On Tuesday, Google’s head of life sciences inside the company’s Google X research lab reported a new exciting project that involves using nanoparticles that magnetically attach to key molecules and cells in the bloodstream to detect diseases, including cancer. The particles – ingested under the form of a pill – would later be gathered, scanned and monitored through a non-invasive wearable device, which in theory would dramatically speed up disease diagnosis.

Google: searching your bloodstream

nanoparticles

Credit: Google

Andrew Conrad, Head of Google[X] Life Sciences. Credit: Google

Andrew Conrad, Head of Google[X] Life Sciences. Credit: Google

The announcement was made by Andrew Conrad, head of the Google X, for the Wall Street Journal during its WSJ.D Live conference. The particles, only one billionth of a meter in width or one-thousandth the size of a red blood cell, are made out of a combination of magnetic materials and with antibodies or proteins that can attach to and detect other molecules inside the body. Once the nanoparticles enter the bloodstream, these bind to key molecules involved in various diseases, only to be later retrieved using their magnetic cores by a wearable device that can be worn anywhere on the skin. The nanoparticles could help detect arterial plaque or high sodium levels, and might replace standard blood tests to detect early signs of disease, according to Conrad. Most importantly, the nanoparticle and detector pair would enable real time, remote monitoring of a patient’s condition, as datastreams are sent wirelessly to a doctor.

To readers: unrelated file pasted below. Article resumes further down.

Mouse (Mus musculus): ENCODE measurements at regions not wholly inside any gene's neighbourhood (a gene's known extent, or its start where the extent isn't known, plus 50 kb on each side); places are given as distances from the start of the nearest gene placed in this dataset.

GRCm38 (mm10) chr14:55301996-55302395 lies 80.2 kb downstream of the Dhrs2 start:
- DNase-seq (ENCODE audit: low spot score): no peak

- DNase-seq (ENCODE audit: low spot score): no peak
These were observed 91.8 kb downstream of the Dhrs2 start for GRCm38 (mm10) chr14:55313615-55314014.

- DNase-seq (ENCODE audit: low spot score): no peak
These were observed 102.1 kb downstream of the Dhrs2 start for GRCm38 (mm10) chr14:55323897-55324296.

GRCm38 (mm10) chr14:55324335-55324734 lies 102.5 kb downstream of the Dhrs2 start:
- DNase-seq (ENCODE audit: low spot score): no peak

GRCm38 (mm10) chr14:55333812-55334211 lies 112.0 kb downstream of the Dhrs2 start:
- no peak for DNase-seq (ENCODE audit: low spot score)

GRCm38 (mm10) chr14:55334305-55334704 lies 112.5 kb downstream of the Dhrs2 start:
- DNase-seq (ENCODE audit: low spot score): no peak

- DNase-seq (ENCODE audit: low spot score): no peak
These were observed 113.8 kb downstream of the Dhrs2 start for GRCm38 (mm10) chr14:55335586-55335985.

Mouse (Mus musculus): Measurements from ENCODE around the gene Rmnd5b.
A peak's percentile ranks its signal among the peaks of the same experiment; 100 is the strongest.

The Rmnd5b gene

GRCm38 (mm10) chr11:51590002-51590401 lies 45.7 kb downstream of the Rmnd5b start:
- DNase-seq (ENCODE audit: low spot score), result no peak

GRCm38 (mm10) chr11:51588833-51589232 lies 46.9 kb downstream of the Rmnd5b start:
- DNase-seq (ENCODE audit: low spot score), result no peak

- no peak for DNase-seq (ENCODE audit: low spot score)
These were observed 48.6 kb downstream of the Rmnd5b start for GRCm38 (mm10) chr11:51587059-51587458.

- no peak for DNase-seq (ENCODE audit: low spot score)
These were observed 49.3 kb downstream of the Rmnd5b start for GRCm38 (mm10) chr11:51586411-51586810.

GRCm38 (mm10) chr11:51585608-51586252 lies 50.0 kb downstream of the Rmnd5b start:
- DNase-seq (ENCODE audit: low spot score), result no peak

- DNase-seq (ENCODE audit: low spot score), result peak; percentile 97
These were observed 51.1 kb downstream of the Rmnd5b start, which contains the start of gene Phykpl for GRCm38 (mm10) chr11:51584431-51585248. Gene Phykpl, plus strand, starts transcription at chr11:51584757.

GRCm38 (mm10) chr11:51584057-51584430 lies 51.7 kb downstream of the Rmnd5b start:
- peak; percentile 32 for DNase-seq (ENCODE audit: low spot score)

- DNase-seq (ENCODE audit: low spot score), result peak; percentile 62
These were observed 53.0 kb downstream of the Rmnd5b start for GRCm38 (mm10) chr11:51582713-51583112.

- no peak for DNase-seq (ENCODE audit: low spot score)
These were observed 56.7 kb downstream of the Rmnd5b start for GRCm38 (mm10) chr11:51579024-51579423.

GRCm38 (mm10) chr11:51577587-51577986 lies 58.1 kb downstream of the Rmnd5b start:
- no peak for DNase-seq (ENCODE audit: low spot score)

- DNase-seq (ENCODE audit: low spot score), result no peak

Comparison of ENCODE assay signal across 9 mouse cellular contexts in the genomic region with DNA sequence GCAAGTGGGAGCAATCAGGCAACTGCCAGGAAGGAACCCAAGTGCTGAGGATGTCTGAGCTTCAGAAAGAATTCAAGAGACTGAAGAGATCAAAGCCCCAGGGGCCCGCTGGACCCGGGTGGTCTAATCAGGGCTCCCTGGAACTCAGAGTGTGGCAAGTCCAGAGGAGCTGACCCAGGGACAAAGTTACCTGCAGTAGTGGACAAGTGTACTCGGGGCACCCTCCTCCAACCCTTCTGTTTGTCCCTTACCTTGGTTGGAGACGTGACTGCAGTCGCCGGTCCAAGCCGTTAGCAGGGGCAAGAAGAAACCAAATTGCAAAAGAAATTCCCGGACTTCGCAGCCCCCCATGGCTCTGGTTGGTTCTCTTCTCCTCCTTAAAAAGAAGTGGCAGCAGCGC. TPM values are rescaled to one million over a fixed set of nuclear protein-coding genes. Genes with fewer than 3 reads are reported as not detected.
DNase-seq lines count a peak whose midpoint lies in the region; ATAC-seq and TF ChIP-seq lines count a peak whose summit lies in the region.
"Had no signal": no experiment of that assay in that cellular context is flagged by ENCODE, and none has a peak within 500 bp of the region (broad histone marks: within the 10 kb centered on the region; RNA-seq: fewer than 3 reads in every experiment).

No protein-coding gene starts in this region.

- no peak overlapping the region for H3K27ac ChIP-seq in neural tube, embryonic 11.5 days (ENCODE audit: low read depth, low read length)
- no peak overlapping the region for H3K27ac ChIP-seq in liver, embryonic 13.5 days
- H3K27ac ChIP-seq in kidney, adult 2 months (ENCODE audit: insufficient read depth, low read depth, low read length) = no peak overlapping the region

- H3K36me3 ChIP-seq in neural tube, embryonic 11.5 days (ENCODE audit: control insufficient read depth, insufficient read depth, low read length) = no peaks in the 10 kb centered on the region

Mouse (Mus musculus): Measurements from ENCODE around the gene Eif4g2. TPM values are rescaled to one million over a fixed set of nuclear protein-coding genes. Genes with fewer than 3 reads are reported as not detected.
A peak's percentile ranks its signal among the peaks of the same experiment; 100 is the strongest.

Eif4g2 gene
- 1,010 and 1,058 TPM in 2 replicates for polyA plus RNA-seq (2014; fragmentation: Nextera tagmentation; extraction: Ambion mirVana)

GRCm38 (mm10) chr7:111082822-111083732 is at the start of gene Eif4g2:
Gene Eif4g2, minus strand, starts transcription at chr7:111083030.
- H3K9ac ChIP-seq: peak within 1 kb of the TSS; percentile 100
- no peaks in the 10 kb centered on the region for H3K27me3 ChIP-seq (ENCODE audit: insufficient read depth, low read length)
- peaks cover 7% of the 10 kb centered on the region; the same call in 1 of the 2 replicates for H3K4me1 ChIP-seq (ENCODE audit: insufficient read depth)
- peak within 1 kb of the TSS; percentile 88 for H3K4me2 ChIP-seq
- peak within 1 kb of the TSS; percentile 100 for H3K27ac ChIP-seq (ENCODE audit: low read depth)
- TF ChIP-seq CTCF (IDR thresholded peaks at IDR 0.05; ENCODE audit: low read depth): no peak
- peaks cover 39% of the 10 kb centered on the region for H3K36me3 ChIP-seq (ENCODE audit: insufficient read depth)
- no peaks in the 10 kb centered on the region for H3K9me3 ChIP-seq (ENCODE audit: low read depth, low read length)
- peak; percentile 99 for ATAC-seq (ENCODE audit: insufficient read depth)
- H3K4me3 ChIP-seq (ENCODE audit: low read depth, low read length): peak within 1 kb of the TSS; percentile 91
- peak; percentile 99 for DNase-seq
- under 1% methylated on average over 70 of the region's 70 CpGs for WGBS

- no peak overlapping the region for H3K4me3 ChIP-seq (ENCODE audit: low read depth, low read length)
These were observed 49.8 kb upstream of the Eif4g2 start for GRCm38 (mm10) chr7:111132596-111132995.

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“Because the core of these particles is magnetic, you can call them somewhere,” Conrad said, indicating that you could use a wearable device to gather them in the superficial veins on the inside of your wrist. “These little particles go out and mingle with the people, we call them back to one place, and we ask them: ‘Hey, what did you see? Did you find cancer? Did you see something that looks like a fragile plaque for a heart attack? Did you see too much sodium?”

Given Google’s reputation for selling stuff based on your browsing patterns, some might rightfully feel paranoid about wearing such a device. After all, having data stored about your medical health by a third party doesn’t seem safe – wait, it’s already happening. Seriously, though, Conrad said that the collected data won’t be used for marketing efforts and not even by Google. Instead,  Google would license the technology to other companies and it would not be responsible for managing information collected through nanoparticle monitoring. Even so, it won’t be until five years from now that we’ll get to see a clinical trial, according to Conrad.

Google is not only the largest search engine in the world, but also one of the biggest tech companies. Now, the company is positioning itself in all sorts of line of high technology, from driverless cars to household smart-metering. This latest reported project, called the “Nanoparticle Platform,” is part of Google’s incursion in yet another field at the leading edge – medicine. Earlier this year, the same lab tested an advanced contact lens for people with diabetes that would serve as an alternative to pricking their fingers to test glucose levels. The device measures glucose levels in tears using a miniature wireless chip and a glucose sensor.

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